Upon Written Request, Copies Available From: Securities and Exchange Commission, Office of Investor Education and Advocacy, Washington, DC 20549-0213.
Notice is hereby given that, pursuant to the Paperwork Reduction Act of 1995 (44 U.S.C. 3501-3520), the Securities and Exchange Commission (the “Commission”) is soliciting comments on the collection of information summarized below. The Commission plans to submit this existing collection of information to the Office of Management and Budget (“OMB”) for extension and approval.
In Canada, as in the United States, individuals can invest a portion of their earnings in tax-deferred retirement savings accounts (“Canadian retirement accounts”). These accounts, which operate in a manner similar to Start Printed Page 44672individual retirement accounts in the United States, encourage retirement savings by permitting savings on a tax-deferred basis. Individuals who establish Canadian retirement accounts while living and working in Canada and who later move to the United States (“Canadian-U.S. Participants” or “participants”) often continue to hold their retirement assets in their Canadian retirement accounts rather than prematurely withdrawing (or “cashing out”) those assets, which would result in immediate taxation in Canada.
Once in the United States, however, these participants historically have been unable to manage their Canadian retirement account investments. Most securities that are “qualified investments” for Canadian retirement accounts are not registered under the U.S. securities laws. Those securities, therefore, generally cannot be publicly offered and sold in the United States without violating the registration requirement of the Securities Act of 1933 (“Securities Act”).
As a result of this registration requirement, Canadian-U.S. Participants previously were not able to purchase or exchange securities for their Canadian retirement accounts as needed to meet their changing investment goals or income needs.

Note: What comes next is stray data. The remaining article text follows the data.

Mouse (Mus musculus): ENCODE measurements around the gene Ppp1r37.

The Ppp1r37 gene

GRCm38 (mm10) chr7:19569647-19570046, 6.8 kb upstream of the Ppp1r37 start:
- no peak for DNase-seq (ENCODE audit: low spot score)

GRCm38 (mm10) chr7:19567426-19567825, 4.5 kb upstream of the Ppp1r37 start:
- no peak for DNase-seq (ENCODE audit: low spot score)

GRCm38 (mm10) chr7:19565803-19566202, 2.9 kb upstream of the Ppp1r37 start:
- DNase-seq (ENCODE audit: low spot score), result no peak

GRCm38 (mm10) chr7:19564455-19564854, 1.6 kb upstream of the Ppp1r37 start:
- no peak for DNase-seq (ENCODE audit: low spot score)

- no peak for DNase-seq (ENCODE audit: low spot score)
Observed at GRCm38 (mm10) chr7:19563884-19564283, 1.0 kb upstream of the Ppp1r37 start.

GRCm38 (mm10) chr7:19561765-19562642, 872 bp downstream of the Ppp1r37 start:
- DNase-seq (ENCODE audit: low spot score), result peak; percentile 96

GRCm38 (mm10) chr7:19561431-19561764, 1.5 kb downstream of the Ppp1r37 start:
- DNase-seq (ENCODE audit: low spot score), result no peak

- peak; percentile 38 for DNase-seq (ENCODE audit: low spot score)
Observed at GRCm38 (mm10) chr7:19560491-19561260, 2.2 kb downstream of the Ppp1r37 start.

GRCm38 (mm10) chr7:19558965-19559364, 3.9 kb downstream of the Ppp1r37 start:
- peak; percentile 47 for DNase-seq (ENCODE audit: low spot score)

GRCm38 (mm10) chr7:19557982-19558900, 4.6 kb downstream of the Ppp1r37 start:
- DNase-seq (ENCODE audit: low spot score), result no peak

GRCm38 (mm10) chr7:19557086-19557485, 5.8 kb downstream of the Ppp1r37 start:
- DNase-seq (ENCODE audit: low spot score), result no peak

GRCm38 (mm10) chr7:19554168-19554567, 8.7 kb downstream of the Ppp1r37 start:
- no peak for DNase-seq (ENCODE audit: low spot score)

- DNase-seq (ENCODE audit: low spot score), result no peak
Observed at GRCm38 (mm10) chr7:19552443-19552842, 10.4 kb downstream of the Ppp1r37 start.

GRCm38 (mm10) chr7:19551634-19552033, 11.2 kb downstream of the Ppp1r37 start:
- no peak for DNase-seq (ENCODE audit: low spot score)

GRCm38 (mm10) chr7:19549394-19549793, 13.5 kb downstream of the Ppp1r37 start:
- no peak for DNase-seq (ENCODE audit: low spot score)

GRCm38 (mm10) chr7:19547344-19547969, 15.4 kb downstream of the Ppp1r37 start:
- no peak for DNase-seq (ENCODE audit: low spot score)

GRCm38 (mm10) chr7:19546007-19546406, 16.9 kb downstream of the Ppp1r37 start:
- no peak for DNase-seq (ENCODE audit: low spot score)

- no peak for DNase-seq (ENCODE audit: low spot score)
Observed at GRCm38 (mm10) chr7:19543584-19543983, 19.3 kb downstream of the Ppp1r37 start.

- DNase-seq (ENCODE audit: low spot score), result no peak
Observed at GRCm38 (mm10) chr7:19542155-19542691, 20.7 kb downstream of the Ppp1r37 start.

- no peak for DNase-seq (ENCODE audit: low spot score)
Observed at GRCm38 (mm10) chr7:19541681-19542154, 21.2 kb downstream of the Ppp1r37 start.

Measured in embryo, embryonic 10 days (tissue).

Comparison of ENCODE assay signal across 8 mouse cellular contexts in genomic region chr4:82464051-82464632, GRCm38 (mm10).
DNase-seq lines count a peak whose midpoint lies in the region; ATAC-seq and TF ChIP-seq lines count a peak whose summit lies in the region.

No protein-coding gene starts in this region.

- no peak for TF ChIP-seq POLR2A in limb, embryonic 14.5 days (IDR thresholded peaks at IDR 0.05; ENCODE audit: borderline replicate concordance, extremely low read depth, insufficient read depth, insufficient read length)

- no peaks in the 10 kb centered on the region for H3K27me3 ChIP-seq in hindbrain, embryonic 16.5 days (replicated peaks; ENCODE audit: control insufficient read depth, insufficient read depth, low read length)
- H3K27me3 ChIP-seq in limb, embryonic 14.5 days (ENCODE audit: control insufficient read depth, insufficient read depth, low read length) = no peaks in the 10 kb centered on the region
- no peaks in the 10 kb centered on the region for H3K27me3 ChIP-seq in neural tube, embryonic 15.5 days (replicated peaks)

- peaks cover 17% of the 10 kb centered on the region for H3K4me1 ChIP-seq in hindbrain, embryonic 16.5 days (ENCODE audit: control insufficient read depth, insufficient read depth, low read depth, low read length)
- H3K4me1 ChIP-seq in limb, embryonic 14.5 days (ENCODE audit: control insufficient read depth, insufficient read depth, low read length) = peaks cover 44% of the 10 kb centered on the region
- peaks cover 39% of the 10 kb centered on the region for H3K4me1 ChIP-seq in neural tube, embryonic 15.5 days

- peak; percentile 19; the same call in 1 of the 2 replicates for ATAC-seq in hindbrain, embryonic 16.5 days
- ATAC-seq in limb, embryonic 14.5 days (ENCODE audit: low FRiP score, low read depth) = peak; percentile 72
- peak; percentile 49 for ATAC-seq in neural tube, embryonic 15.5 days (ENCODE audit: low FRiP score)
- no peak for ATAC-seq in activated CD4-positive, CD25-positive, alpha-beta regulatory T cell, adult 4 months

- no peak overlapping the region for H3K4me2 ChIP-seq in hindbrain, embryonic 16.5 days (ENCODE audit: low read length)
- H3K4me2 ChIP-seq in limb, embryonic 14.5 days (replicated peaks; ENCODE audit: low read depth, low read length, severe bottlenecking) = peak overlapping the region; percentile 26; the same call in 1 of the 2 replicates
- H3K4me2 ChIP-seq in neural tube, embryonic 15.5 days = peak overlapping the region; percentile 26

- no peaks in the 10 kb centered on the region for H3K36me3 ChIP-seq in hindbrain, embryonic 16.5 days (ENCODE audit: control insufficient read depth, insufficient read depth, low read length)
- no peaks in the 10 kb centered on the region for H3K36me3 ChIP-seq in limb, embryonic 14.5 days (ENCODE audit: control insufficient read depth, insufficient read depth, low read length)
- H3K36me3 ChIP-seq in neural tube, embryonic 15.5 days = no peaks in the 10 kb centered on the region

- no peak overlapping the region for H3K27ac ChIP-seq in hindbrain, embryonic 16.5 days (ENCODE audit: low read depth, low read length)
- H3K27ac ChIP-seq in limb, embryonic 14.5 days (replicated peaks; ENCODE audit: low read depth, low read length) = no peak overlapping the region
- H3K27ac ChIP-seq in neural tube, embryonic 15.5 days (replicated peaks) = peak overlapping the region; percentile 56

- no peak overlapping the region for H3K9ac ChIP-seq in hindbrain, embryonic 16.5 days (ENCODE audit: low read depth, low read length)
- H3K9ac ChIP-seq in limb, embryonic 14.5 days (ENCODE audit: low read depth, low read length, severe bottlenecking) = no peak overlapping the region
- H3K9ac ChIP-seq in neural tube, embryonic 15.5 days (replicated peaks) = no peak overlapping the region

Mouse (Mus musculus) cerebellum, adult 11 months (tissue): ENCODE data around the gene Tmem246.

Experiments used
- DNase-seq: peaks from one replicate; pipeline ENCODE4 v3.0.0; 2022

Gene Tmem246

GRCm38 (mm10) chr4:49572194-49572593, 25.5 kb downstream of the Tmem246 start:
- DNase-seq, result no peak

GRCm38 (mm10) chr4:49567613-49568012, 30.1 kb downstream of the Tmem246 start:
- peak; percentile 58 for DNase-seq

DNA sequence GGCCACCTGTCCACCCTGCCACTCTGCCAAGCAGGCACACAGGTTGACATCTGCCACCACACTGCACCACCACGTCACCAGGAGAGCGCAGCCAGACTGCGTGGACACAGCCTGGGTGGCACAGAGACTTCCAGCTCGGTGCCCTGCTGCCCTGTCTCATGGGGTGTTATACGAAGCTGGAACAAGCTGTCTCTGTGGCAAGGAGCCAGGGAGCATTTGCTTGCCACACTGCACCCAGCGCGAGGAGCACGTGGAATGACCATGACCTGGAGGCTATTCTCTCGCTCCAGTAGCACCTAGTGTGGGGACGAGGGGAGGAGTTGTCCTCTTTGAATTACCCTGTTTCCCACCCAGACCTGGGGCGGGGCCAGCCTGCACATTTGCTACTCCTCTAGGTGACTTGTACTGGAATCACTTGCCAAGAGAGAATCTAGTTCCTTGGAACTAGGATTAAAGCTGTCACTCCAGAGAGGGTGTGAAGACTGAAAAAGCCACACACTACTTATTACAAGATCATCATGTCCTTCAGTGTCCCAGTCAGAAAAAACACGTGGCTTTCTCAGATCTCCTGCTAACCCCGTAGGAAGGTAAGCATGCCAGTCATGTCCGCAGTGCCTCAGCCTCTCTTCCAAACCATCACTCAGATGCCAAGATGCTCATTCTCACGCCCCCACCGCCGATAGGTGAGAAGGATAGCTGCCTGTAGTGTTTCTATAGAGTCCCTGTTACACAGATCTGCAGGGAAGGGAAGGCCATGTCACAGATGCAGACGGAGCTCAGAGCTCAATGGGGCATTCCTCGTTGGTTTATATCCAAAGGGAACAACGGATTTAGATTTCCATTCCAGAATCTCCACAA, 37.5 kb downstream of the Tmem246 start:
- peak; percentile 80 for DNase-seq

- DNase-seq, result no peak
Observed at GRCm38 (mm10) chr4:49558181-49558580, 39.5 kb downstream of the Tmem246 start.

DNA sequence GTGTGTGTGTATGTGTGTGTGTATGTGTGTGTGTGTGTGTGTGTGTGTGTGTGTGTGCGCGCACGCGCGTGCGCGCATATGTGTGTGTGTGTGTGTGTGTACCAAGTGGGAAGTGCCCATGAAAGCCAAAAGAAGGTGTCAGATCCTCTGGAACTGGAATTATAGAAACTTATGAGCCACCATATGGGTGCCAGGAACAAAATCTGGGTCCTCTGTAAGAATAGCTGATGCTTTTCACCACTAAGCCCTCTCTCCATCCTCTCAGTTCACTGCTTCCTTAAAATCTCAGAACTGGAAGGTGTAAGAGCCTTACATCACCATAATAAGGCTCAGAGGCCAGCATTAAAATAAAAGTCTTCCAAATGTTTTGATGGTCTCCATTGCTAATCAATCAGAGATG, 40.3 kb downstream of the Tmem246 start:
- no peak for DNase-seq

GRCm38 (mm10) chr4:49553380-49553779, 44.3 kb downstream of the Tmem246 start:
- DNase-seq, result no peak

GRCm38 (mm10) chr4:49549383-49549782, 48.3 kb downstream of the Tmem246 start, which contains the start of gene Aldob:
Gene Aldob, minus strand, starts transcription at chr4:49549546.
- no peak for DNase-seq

The Commission issued a rulemaking in 2000 that enabled Canadian-U.S. Participants to manage the assets in their Canadian retirement accounts by providing relief from the U.S. registration requirements for offers of securities of foreign issuers to Canadian-U.S. Participants and sales to Canadian retirement accounts.
Rule 237 under the Securities Act 
permits securities of foreign issuers, including securities of foreign funds, to be offered to Canadian-U.S. Participants and sold to their Canadian retirement accounts without being registered under the Securities Act.
Rule 237 requires written offering documents for securities offered and sold in reliance on the rule to disclose prominently that the securities are not registered with the Commission and are exempt from registration under the U.S. securities laws. The burden under the rule associated with adding this disclosure to written offering documents is minimal and is non-recurring. The foreign issuer, underwriter, or broker-dealer can redraft an existing prospectus or other written offering material to add this disclosure statement, or may draft a sticker or supplement containing this disclosure to be added to existing offering materials. In either case, based on discussions with representatives of the Canadian fund industry, the staff estimates that it would take an average of 10 minutes per document to draft the requisite disclosure statement.